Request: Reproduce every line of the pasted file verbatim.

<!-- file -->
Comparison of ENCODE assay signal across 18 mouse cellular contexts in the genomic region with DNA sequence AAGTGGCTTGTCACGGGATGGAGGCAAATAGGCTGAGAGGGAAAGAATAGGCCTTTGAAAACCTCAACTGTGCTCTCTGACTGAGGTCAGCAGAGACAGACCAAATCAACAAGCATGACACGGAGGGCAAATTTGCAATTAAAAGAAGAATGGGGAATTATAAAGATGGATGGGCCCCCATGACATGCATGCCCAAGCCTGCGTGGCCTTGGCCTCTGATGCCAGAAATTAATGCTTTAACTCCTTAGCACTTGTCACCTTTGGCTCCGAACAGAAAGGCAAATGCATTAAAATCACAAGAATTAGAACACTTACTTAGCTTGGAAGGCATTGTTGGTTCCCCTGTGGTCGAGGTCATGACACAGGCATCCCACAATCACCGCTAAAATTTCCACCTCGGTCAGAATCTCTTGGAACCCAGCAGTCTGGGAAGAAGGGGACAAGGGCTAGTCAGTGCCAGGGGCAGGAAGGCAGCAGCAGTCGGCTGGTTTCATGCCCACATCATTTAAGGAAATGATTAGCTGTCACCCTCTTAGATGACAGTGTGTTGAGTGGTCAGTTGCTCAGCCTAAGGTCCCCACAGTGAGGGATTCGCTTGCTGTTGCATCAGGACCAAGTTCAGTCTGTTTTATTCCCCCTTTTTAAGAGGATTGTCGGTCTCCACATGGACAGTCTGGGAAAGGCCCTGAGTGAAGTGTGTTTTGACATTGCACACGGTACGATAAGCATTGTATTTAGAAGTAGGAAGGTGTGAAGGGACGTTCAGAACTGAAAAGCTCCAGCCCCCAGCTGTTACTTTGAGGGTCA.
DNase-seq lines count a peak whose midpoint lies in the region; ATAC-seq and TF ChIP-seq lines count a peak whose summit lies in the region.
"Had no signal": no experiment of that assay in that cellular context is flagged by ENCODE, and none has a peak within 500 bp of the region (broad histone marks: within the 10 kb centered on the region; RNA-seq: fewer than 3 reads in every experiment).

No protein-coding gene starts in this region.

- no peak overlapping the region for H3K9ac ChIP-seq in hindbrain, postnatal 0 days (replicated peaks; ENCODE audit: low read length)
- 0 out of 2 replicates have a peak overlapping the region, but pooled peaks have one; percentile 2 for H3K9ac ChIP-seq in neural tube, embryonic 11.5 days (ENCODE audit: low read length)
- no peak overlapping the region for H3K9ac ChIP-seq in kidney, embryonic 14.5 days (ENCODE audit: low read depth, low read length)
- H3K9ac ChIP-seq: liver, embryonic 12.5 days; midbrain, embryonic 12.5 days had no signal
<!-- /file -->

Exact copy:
Comparison of ENCODE assay signal across 18 mouse cellular contexts in the genomic region with DNA sequence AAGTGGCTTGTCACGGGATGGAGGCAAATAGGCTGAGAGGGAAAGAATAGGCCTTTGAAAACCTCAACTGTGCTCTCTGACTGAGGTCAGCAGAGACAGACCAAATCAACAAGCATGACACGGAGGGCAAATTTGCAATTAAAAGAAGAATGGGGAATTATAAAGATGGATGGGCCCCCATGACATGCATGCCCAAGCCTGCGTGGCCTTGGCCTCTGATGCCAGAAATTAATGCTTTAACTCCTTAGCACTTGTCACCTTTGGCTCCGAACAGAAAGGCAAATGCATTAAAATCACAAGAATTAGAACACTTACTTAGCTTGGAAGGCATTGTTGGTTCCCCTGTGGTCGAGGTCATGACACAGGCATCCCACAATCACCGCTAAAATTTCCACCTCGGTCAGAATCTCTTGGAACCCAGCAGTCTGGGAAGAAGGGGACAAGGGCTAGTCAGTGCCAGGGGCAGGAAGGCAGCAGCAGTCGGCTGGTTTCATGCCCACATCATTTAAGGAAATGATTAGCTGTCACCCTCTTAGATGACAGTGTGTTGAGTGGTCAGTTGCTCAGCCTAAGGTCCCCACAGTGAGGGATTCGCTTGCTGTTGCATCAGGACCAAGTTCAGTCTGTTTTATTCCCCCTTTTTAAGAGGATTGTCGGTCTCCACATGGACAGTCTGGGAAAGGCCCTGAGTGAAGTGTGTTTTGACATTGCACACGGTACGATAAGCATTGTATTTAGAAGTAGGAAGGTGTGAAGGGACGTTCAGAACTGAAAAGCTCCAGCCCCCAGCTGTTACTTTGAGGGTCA.
DNase-seq lines count a peak whose midpoint lies in the region; ATAC-seq and TF ChIP-seq lines count a peak whose summit lies in the region.
"Had no signal": no experiment of that assay in that cellular context is flagged by ENCODE, and none has a peak within 500 bp of the region (broad histone marks: within the 10 kb centered on the region; RNA-seq: fewer than 3 reads in every experiment).

No protein-coding gene starts in this region.

- no peak overlapping the region for H3K9ac ChIP-seq in hindbrain, postnatal 0 days (replicated peaks; ENCODE audit: low read length)
- 0 out of 2 replicates have a peak overlapping the region, but pooled peaks have one; percentile 2 for H3K9ac ChIP-seq in neural tube, embryonic 11.5 days (ENCODE audit: low read length)
- no peak overlapping the region for H3K9ac ChIP-seq in kidney, embryonic 14.5 days (ENCODE audit: low read depth, low read length)
- H3K9ac ChIP-seq: liver, embryonic 12.5 days; midbrain, embryonic 12.5 days had no signal